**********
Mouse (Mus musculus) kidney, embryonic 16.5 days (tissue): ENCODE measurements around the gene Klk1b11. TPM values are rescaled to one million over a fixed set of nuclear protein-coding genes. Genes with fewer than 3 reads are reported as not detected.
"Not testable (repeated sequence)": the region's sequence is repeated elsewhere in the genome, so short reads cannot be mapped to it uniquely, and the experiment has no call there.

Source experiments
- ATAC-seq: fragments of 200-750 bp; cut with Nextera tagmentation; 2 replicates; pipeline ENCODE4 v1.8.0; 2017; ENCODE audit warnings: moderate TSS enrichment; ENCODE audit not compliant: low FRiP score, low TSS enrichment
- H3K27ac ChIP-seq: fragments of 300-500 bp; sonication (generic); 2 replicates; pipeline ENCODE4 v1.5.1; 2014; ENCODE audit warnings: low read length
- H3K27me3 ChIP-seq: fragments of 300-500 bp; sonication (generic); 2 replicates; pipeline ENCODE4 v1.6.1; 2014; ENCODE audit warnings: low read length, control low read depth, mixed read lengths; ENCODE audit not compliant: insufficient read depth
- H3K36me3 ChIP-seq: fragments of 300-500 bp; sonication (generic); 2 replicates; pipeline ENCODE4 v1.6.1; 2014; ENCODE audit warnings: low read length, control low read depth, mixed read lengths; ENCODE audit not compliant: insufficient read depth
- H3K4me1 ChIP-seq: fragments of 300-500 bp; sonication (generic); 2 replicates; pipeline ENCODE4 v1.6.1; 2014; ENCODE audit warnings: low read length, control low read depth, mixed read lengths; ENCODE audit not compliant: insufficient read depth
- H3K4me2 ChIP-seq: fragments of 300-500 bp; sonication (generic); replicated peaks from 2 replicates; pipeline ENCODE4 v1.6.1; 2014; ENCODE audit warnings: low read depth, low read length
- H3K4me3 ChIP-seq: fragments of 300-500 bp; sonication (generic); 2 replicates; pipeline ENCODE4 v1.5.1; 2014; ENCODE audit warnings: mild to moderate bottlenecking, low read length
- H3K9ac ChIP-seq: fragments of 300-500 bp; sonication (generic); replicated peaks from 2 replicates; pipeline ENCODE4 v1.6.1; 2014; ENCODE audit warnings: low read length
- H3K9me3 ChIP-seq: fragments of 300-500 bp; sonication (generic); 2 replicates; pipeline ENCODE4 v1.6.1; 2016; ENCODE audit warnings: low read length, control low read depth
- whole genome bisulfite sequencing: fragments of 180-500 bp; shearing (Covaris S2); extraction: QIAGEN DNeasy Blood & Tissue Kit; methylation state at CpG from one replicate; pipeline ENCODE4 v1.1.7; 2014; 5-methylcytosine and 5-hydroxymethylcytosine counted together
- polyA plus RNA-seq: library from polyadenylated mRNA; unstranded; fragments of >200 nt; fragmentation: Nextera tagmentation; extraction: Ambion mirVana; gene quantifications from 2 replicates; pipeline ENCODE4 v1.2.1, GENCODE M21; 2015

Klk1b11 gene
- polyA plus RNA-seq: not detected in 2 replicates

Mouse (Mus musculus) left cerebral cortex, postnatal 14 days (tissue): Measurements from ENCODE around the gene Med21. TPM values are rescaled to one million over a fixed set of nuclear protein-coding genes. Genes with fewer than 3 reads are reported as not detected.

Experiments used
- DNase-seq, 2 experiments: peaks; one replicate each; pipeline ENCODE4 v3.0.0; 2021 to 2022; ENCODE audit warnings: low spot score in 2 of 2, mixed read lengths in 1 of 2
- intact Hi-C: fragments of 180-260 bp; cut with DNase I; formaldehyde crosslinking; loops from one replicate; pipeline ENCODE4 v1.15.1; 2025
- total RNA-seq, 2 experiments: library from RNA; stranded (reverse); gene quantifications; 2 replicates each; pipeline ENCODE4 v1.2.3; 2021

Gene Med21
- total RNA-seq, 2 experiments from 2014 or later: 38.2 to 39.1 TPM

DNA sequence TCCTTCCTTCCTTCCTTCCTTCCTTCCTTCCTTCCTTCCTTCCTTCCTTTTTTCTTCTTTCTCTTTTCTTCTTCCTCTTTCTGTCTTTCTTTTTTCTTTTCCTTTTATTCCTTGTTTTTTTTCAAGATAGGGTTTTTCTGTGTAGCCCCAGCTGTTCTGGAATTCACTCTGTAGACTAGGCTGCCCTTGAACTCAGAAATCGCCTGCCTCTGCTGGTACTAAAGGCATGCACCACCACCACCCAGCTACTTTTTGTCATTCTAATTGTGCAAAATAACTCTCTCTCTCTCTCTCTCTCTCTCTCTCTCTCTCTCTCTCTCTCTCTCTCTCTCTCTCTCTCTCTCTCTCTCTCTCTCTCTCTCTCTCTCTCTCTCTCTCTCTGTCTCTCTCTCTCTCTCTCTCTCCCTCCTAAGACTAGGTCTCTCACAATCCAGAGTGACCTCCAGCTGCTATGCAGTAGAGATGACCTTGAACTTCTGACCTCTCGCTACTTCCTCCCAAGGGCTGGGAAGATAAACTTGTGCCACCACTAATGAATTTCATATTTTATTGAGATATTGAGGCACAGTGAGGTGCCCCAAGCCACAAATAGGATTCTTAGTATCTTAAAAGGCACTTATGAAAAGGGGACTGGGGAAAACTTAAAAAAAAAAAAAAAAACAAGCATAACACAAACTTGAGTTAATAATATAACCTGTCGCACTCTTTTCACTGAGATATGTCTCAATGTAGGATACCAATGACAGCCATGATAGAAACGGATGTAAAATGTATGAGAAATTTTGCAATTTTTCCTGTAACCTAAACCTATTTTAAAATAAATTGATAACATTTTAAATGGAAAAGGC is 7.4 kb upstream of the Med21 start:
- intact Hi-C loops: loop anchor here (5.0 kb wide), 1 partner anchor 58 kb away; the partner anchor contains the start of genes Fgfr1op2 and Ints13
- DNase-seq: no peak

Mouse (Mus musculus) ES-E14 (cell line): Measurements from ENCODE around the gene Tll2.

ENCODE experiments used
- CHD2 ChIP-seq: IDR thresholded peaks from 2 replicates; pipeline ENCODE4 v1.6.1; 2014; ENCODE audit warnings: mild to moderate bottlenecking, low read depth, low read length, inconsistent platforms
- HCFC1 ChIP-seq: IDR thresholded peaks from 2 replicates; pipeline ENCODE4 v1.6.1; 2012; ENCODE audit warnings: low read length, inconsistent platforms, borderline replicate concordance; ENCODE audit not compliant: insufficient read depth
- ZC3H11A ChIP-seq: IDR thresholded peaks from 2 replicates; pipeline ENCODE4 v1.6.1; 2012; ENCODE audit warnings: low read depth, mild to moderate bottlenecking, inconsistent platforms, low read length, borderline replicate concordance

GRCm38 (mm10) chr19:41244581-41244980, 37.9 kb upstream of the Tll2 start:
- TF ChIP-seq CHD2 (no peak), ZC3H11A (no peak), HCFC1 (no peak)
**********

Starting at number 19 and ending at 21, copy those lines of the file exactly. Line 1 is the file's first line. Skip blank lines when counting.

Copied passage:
- DNase-seq, 2 experiments: peaks; one replicate each; pipeline ENCODE4 v3.0.0; 2021 to 2022; ENCODE audit warnings: low spot score in 2 of 2, mixed read lengths in 1 of 2
- intact Hi-C: fragments of 180-260 bp; cut with DNase I; formaldehyde crosslinking; loops from one replicate; pipeline ENCODE4 v1.15.1; 2025
- total RNA-seq, 2 experiments: library from RNA; stranded (reverse); gene quantifications; 2 replicates each; pipeline ENCODE4 v1.2.3; 2021